Ant. J. Wilhelm is getting the material on the land for a brick building on the corner of 8th and Union Street. The building will be 25 x 60 feet, two stories and basement. It will be built entirely of white brick.

“Wilhelm, Anthony J., Wilhelm Brothers, Dry Goods, Clothing and Carpets.” Image taken from a collection of photographs of Traverse City Businessmen, held at the Traverse Area District Library.

The April 23 issue of the Herald reported:

Work will begin soon on the fine brick store for Ant. Wilhelm corner Union and Eighth. The present building has been bought by Jas. Dunn and is being moved to his lot  corner Eighth and Cass St. He is putting in a cellar and brick foundation. This building was the first dwelling on the  south side of the river. The new building will be 25 x 60 feet. The foundation will be quarry stone. The west and south fronts of the best pressed brick, the first floor front of iron and glass and the front iron. E. Adaley has the contract and J.G. Holliday will have the carpenter work. The building will cost about $3,500.

The existing building formerly occupied by Caloupaka’s Saloon was raised and placed on the crib and moved on rollers. A large log would be dug into the street with a windlass. Ropes would run to the building and teams of horses or oxen would turn the windlass and slowly move the building.

Since all the brick production of the J.W. Markham’s brick yard on West Bay road was being used to build the Northern Michigan Asylum, it was necessary to go out of the area for supplies. White bricks were purchased in Zeeland and moved to the Lake MIchigan coastline to be transported by boat to Traverse City. The limestone foundation was purchased from the owner of a lumber schooner who had used it for ballast. The beams were two by twelve inches. In the front of the store were cast iron girders. The reason for the twenty five foot width was that this was the maximum width that could be constructed without extra support.

The building was constructed as a millinery shop for his sister Christine, but never opened.  While visiting her brother Charles in Milwaukee, she met William Theopolis Bunce at a church party in Wauwatosa, Wisconsin. The couple was married April 13, 1889 at the Congregational church in Milwaukee. Bunce  worked for the Chicago, Milwaukee and St. Paul Railway from the early 1880s until his retirement in 1942. In May 1946, Bunce was featured in Ripley’s Believe it or Not because he “has worn a fresh carnation in his lapel every day for the  past 65 years.”

With a vacant building, the Bohemian community urged Anthony Wilhelm to open a clothing store to serve the needs of the neighborhood. Anthony and his brother Emanuel formed the Wilhelm Brothers partnership in 1885. The business opened in 1886.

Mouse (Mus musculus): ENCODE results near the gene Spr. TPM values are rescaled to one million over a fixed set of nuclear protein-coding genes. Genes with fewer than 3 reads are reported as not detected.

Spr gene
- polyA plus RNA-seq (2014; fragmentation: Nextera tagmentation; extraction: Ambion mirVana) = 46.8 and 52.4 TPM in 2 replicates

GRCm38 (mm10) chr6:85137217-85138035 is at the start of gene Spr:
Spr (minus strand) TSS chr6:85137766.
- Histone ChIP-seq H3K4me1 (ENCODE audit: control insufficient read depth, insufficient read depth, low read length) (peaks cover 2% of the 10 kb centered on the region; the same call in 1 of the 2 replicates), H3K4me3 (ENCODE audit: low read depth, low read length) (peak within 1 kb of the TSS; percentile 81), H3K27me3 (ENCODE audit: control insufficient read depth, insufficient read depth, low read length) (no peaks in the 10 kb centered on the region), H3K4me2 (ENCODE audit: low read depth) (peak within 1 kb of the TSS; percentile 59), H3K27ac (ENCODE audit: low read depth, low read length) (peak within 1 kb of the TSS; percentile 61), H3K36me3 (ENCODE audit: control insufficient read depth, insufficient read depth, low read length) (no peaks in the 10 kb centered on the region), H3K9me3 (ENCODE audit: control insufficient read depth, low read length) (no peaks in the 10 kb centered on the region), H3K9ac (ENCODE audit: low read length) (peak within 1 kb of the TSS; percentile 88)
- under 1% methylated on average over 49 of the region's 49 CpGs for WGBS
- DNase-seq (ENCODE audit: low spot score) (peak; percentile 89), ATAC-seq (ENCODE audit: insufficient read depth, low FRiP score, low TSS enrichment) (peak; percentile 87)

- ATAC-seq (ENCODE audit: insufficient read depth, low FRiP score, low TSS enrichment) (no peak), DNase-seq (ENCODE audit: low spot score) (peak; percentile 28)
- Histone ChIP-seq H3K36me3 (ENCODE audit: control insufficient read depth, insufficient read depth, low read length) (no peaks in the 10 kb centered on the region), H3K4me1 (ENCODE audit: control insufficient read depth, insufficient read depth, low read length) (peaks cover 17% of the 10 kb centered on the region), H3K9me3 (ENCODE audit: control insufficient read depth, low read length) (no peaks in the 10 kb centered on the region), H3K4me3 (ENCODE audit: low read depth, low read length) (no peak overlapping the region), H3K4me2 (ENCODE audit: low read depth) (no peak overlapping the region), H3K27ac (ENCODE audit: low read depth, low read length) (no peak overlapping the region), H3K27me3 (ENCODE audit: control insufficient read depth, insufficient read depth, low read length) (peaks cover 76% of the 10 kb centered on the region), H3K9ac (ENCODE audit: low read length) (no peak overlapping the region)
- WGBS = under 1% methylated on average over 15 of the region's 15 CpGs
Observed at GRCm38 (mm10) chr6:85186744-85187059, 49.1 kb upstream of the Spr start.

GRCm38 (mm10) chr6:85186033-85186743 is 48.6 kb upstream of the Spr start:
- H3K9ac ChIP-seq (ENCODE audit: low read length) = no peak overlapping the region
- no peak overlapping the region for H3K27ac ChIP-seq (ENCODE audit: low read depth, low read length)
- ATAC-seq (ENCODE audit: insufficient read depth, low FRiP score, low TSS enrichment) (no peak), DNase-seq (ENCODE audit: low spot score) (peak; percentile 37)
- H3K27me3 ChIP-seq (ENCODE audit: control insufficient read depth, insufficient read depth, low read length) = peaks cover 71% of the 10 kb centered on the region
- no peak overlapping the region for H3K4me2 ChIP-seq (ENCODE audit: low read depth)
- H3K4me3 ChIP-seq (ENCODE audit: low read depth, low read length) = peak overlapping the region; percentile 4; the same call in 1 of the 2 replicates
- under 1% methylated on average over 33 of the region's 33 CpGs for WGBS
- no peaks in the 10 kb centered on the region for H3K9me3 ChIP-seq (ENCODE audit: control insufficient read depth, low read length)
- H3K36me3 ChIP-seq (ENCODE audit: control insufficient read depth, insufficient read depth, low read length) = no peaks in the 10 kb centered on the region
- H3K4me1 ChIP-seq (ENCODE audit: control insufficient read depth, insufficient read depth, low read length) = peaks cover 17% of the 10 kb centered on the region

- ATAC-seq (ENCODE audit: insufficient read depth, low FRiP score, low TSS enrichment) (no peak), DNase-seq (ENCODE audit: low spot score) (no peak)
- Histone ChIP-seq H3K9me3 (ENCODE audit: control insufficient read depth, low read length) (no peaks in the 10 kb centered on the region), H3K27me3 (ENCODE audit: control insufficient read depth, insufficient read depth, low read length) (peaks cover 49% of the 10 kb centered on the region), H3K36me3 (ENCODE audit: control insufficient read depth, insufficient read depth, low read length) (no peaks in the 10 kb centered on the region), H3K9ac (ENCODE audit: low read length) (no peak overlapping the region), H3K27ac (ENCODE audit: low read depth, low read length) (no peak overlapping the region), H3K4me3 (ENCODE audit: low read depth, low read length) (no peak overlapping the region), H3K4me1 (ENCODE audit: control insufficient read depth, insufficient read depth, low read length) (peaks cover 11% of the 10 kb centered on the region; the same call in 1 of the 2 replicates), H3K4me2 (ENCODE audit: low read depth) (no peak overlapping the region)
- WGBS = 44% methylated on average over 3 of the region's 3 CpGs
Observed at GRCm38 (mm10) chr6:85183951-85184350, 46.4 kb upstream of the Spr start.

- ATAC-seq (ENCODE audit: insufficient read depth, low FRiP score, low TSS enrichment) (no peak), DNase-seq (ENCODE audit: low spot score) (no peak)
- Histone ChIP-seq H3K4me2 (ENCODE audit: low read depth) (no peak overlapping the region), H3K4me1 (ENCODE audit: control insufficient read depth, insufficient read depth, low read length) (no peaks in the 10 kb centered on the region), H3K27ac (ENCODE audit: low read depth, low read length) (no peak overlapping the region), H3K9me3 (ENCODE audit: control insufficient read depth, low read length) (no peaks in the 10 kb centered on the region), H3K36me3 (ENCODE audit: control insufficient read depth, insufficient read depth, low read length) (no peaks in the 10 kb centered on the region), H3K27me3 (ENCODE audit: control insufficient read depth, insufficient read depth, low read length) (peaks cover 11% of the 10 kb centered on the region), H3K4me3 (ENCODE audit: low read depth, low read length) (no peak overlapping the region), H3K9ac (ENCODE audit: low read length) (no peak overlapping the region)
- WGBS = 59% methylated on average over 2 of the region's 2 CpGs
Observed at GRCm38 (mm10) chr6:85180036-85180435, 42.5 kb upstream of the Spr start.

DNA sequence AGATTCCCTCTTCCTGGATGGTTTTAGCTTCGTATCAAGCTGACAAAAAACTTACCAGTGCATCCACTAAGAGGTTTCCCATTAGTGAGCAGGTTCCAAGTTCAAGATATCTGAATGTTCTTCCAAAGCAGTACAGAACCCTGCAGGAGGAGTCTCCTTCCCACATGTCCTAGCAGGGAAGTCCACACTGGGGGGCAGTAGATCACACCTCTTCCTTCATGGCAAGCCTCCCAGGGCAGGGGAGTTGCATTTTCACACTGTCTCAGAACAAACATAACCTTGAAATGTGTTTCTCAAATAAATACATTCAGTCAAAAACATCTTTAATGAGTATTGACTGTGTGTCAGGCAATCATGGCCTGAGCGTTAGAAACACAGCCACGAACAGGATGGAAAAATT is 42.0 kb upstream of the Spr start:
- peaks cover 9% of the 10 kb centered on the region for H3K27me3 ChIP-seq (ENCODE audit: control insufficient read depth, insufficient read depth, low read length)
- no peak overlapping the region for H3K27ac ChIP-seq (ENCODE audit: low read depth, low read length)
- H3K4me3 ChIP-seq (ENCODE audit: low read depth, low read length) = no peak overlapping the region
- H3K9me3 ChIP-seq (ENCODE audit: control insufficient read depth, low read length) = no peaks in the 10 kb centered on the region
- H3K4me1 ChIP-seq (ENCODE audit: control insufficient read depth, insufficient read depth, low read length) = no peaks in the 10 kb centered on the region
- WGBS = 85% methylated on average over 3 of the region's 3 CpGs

Emanuel (“Em”) Wilhelm in fishing gear. Image from the Bob Wilhelm Collection, Traverse Area District Library.

Emanuel Wilhelm had returned to Traverse City after spending three years in Kansas, Colorado and New Mexico. He was employed in cattle ranching, railroad work and mining. With his wanderlust satisfied, he moved to Milwaukee where he took several business courses and worked seven years before returning to Traverse City to join his brother.

With the establishment of the partnership a second 25 s 100 foot addition was constructed on the north side of the original building.

The Northern Michigan Asylum was nearing completion so bricks could be purchased locally from the J.W. Markham brick yards. The cost was $3.00 per 1,000 bricks.

Advertisement for the Wilhelm Bros. store, from the “Grand Traverse Herald,” March 4, 1886. Full issue of newspaper is available for download from the Traverse Area District Library Local History Collection: http://localhistory.tadl.org/items/show/3752

The first advertisement announcing the opening was carried in the March 4, 1886  Grand Traverse Herald:

            NEW GOODS

A large invoice of Spring Clothing just received. Men’s and Boy’s Suits in all styles and qualities at prices that will surprise you. No shoddy or second hand goods in stock. It will be to your interest to inspect our goods and learn our prices before purchasing. We will have a well selected and complete stock of dry goods about April 1st, 1886. It will be our aim to give our customers honest goods and perfect satisfaction in every respect.  South Side Brick Building Wilhelm Bros.

Reader Clears the Bar with Correct Answer

This bar is the only remaining building of the largest employer in Traverse City in 1917.  What is the name of that company?

Congratulations to reader Larry, for his correct answer!: “That is currently ‘Side Traxx’, located at south end of Franklin street. I believe the company was ‘Oval Wood Dish Factory’ which left Traverse City in 1917.”

A causal exploration of the grounds by Your Editors yielded little evidence of the building’s former use. Should you visit, take a look for yourself! A number of interesting features, including frames of windows visible on the outside but not on the inside, and layers of wood paneling, gives us much to speculate on.

Eastfield: Traverse City’s First Shopping Center

Traverse City "Record-Eagle," 13 August 1955, pg. 1.
Traverse City “Record-Eagle,” 13 August 1955, pg. 1.

August 12, 1955 was surely one of the Joella Slaby’s happiest days.  On that very day she received a pinto Shetland pony of her very own.  With Don Orr as Master of Ceremonies and the Champaign Boys providing music, Mayor Frank Power presented the horse to young Joella, a reward for winning a contest to name the new shopping center at the corner of Eighth and Garfield.  “Eastfield” had won her the pony!